On Tuesday, Jan. 17, Professor of History Amna Khalid will moderate a panel discussion about the recent controversy at Hamline University, which has drawn national press attention. Khalid will be joined by other academics, including the chair of Hamline’s religion department, to discuss “[w]hat happens when students are offended by course materials.”
The course in question was at Hamline University, only an hour north of Carleton in the Midway area between St. Paul and Minneapolis. During an art history class at Hamline, the instructor, Adjunct Professor Erika López Prater, displayed an image of a 14th-century Persian book painting depicting the Prophet Muhammad receiving instructions from the angel Gabriel.
The professor warned students that the image would be shown, as some Muslims believe that looking at images of Muhammad is forbidden. One or more students in the class complained to the university administration, and Hamline University dismissed the professor who showed the image three days later.
The Hamline student newspaper, “The Oracle,” quotes Aram Wedtalla, president of the Muslim Student Association, who was in the class at the time the photo was shared.
“I’m like, ‘this can’t be real,”’ Wedatalla told the Oracle. “As a Muslim, and a Black person, I don’t feel like I belong, and I don’t think I’ll ever belong in a community where they don’t value me as a member, and they don’t show the same respect that I show them.”
The university released a statement on Dec. 9 regarding the decision to dismiss the instructor, written by University President Fayneese Miller and Associate Vice President for Inclusive Excellence David Everett.
“We have learned, over many years, that knowledge can be shared in a multitude of responsible, thoughtful and respectful ways,” the letter said. “Our response to the classroom event does not disregard or minimize the importance of academic freedom. It does state that respect, decency, and appreciation of religious and other differences should supersede when we know that what we teach will cause harm.”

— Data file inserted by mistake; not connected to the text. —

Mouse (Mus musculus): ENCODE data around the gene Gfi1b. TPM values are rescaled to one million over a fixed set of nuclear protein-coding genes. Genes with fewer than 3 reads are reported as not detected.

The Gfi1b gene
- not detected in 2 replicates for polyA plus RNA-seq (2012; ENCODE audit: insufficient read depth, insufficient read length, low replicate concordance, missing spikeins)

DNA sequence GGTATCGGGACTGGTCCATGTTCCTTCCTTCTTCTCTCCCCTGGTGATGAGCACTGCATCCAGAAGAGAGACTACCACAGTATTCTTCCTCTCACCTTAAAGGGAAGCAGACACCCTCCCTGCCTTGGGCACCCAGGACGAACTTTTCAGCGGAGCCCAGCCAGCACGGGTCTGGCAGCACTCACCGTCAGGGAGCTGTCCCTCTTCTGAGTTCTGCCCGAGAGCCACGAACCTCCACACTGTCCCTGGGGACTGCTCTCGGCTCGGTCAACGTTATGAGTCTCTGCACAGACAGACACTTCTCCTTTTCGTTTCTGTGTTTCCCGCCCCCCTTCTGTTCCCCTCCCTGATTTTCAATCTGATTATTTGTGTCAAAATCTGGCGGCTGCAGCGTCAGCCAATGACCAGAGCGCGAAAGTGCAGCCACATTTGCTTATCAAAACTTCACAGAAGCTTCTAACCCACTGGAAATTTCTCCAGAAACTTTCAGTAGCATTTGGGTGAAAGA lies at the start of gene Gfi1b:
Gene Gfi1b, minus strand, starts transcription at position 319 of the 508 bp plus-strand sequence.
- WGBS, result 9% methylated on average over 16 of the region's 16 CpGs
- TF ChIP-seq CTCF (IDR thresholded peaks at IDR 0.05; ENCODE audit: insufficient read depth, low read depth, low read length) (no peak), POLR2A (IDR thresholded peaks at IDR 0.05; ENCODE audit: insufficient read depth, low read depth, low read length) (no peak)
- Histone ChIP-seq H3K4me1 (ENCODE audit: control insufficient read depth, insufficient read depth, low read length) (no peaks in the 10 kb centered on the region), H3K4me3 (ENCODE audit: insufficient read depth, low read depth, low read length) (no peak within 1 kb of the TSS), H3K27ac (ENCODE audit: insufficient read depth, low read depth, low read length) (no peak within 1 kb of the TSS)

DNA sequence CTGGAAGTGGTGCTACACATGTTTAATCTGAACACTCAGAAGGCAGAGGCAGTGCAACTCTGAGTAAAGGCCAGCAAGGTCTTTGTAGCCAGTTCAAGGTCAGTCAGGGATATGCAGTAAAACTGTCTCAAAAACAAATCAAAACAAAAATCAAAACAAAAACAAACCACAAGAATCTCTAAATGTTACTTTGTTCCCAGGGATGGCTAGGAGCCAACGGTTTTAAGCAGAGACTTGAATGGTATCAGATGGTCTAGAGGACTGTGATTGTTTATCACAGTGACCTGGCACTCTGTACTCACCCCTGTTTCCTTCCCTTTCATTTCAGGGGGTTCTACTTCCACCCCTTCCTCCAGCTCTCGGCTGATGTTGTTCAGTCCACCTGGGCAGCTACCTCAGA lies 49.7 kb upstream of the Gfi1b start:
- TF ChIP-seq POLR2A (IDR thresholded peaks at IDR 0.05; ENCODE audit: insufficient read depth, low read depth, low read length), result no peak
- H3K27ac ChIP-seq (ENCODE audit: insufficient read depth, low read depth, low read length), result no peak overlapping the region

The dismissal of the professor drew the ire of many concerned about academic freedom, including Mark Berkson, professor and chair of the religion department at Hamline. Berkson defended the professor’s decision to show the image in a letter to Hamline’s student newspaper.
“I believe that, in the context of an art history classroom, showing an Islamic representation of the Prophet Muhammad, a painting that was done to honor Muhammad and depict an important historical moment, is not an example of Islamophobia,” wrote Berkson. “Labeling it this way is not only inaccurate but also takes our attention off of real examples of bigotry and hate.”
Berkson will be joining Khalid’s panel on Tuesday, titled “What Happens When Students Are Offended by Course Materials? Teaching Islam and Islamic Art in the Age of Inclusion.” Along with Berkson and Khalid, the panel will include Ahoo Najafian, assistant professor of Islamic Studies at Macalester College, and Alexander Jabbari, assistant professor of Asian and Middle Eastern Studies at the University of Minnesota.
Khalid entered the controversy on the side of the fired professor by publishing an article on her substack titled “Most of All, I am Offended as a Muslim.” Khalid aimed her criticism at Hamline’s administration.
“In dismissing the instructor for alleged ‘Islamophobia,’ Hamline has revealed its reductive and simplistic view of Islam, Islamic societies, and Islamic art,” wrote Khalid. “In an age when administrators are eager for faculty members to decolonize their syllabi, Hamline’s position is a kind of arch-imperialism, reinforcing a monolithic image of Muslims propounded by the cult of authentic Islam.”
The panel will take place at 5 p.m. on Tuesday, Jan. 17 in Weitz 236.